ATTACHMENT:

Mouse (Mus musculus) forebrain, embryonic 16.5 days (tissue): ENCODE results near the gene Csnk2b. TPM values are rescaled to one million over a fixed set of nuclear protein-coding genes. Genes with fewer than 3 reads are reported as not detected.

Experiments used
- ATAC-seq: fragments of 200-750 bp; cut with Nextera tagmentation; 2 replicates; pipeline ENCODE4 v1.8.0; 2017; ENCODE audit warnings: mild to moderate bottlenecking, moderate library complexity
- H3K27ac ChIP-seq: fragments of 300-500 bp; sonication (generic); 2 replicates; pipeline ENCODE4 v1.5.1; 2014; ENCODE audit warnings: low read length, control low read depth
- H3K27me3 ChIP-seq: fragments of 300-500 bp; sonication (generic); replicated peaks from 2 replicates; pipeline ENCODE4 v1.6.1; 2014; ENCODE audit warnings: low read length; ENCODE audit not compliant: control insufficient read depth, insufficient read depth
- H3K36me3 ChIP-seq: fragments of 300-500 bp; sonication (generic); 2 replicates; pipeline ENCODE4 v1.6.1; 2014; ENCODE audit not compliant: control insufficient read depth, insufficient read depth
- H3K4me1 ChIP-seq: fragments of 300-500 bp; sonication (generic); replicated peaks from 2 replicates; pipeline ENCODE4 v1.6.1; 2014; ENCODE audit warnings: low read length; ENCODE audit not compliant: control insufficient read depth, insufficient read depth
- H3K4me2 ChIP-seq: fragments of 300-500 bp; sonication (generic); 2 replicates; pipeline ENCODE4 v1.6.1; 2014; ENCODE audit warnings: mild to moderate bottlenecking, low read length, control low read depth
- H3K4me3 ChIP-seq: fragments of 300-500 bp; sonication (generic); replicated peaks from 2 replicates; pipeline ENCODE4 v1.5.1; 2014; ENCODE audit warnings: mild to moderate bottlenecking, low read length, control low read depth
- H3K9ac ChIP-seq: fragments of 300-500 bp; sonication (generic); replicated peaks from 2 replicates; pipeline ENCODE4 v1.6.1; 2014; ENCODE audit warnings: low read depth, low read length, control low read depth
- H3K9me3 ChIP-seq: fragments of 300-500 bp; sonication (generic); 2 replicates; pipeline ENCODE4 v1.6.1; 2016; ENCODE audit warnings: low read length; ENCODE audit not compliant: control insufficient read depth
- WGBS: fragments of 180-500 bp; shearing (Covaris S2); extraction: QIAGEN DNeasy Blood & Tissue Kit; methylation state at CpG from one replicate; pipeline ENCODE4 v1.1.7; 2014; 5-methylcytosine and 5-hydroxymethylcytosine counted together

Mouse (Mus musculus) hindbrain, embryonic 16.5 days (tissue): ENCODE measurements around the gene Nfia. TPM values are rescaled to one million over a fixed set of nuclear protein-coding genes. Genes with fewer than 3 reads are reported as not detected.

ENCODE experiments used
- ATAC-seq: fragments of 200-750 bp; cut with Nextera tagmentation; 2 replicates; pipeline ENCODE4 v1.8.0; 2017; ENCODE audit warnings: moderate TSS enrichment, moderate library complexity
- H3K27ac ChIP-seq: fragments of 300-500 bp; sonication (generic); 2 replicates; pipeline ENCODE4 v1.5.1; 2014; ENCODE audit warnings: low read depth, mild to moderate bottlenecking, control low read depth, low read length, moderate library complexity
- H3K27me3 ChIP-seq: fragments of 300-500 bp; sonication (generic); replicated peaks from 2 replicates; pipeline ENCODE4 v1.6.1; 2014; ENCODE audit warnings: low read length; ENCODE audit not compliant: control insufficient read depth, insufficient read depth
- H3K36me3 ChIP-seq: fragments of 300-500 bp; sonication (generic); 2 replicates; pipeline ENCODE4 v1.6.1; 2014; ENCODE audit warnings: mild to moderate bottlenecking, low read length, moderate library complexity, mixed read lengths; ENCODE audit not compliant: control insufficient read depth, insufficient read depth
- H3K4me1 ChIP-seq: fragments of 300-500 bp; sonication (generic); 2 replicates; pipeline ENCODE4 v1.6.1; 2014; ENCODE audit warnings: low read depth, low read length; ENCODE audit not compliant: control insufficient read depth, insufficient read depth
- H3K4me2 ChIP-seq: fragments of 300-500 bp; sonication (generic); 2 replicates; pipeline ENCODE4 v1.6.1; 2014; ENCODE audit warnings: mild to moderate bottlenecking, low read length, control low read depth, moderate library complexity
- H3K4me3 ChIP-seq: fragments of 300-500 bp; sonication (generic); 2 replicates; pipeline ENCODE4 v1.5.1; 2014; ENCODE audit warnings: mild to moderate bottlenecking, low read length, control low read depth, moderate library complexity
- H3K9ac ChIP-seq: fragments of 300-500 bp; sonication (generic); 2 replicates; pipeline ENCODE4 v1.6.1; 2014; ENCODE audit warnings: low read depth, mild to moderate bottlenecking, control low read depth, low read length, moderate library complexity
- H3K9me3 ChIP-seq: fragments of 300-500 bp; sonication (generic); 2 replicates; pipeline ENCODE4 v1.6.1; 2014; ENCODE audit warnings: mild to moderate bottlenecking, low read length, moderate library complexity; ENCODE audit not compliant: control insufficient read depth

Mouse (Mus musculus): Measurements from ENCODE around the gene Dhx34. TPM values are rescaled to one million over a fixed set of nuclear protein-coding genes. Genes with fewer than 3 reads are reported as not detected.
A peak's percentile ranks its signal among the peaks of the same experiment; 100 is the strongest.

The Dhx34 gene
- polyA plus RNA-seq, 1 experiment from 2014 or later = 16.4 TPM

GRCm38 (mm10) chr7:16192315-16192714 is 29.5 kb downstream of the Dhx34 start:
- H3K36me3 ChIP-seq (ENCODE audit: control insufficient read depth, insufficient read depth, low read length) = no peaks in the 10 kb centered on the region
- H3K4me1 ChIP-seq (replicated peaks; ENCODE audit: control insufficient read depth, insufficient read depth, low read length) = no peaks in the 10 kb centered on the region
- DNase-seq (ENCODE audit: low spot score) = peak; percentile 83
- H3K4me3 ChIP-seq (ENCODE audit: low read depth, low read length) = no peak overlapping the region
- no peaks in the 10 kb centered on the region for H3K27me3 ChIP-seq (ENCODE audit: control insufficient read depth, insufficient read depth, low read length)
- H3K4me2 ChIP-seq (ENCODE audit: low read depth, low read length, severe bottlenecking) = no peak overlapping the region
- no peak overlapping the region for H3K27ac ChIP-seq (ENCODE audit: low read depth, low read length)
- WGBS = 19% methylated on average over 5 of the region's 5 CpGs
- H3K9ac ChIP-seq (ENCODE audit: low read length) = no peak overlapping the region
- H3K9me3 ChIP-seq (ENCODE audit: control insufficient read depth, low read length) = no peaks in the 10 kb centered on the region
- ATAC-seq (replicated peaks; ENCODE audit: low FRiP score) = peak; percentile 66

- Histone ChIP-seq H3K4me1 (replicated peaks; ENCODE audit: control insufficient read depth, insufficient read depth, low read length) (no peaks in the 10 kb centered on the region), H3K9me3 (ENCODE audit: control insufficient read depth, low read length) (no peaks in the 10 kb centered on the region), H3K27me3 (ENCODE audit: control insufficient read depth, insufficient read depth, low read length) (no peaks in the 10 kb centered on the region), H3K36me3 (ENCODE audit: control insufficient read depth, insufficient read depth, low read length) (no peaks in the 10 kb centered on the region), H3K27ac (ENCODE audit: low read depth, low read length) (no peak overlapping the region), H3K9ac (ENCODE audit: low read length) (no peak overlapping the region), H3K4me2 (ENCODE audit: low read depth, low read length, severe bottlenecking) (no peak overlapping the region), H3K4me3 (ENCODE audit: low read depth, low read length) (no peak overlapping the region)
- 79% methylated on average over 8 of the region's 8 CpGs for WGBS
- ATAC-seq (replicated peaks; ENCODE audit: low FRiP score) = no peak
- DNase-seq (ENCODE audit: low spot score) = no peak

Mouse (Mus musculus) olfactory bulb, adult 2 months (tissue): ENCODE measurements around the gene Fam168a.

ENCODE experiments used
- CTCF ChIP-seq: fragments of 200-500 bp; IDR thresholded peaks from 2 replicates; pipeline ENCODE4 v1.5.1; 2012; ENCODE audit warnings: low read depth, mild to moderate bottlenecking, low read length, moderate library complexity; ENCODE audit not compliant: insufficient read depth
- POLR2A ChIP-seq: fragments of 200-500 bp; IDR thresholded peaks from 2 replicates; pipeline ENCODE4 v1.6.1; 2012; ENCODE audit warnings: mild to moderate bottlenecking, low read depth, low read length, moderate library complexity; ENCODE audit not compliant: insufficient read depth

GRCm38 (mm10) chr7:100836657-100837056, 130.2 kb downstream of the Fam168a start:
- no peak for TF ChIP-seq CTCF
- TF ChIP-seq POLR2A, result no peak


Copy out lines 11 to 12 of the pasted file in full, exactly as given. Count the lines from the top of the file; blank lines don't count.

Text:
- H3K9me3 ChIP-seq: fragments of 300-500 bp; sonication (generic); 2 replicates; pipeline ENCODE4 v1.6.1; 2016; ENCODE audit warnings: low read length; ENCODE audit not compliant: control insufficient read depth
- WGBS: fragments of 180-500 bp; shearing (Covaris S2); extraction: QIAGEN DNeasy Blood & Tissue Kit; methylation state at CpG from one replicate; pipeline ENCODE4 v1.1.7; 2014; 5-methylcytosine and 5-hydroxymethylcytosine counted together